We discussed the usual stuff, e.g., all the hands references, but obviously the poignant discussion surrounded this seeming 1953 anticipation of our current culture. Did this book predict the rise of the low information voter? President Noble wins a lot of votes being the nicest looking man running for president, while the hopeless Outs keep running homely guys who don’t brush their hair. Maybe President Noble is orange? There is also a lot of distraction in their world, after all, who wouldn’t want to see men in tuxedos pull 100-lb rabbits from hats, then again we have the Real Housewives of Wherever and an overdue pregnant giraffe. Before we think too badly of ourselves, was 1953 any better than today? Yes, we all like Ike, but even he warned us that beyond the white picket fences were powers that were interested in maintaining our continued disinterest. While Eisenhower waited until his term was up to spill the beans on the military-industrial complex…yes he needed campaign cash too…1953 probably wasn’t a rose garden we might imagine it to be. The big ray of hope was Khrushev replacing Stalin.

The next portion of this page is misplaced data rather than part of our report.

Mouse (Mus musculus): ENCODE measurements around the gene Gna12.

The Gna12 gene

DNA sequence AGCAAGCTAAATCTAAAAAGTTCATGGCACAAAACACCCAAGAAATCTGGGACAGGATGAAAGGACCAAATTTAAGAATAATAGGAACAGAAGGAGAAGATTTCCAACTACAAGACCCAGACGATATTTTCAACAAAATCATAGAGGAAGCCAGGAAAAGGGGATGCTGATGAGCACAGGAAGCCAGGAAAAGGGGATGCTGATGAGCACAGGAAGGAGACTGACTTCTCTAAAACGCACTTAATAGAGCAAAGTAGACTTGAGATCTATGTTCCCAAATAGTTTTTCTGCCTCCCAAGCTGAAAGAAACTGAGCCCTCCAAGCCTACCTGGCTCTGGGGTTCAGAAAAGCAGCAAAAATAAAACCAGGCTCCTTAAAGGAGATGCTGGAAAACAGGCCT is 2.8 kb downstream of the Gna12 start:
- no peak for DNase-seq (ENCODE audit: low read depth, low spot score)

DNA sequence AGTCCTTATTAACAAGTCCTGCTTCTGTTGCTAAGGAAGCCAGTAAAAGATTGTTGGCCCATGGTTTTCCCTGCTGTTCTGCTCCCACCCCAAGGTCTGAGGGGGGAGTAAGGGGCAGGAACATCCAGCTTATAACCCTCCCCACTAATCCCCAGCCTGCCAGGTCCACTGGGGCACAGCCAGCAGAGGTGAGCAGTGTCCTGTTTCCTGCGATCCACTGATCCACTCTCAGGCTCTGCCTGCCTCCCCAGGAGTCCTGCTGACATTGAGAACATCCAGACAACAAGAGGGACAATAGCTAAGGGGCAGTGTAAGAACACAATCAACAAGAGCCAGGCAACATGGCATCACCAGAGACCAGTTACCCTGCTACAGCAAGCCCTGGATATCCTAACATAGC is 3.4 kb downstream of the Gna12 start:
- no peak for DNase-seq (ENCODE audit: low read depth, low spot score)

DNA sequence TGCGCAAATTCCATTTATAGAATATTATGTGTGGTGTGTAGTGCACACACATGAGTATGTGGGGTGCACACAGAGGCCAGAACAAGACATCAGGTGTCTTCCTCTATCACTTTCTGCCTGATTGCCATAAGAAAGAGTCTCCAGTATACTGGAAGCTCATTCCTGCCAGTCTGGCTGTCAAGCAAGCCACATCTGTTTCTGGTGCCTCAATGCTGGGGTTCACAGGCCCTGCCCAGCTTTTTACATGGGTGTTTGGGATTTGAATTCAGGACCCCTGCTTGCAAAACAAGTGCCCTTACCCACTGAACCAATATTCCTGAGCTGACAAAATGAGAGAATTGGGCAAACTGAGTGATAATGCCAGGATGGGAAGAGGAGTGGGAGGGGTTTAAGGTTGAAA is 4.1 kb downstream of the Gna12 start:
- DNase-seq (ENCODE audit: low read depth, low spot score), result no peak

As there are at least two ways to look at anything, some editions of the book have a Coda written by Bradbury in response to a young Vassar lady, a progenitor to the current SJW, advising him to rewrite the book with stronger female roles and persons of color. Ray was having none of that PC crap and advised the young lady to write her own book. Maybe his old white ghost’s vote wasn’t in the bag for the divisive politics of the Democrats. It’s nice to see a work that can be politically appropriated by both sides.

An interesting question between burps was, if we are all as blind as Mildred and her two marvelous, White Clown-watching friends, then who is today’s Guy Montag? An anarchist? A hermit? A conspiracy theorist? We couldn’t settle that one. Please comment if you have the answer.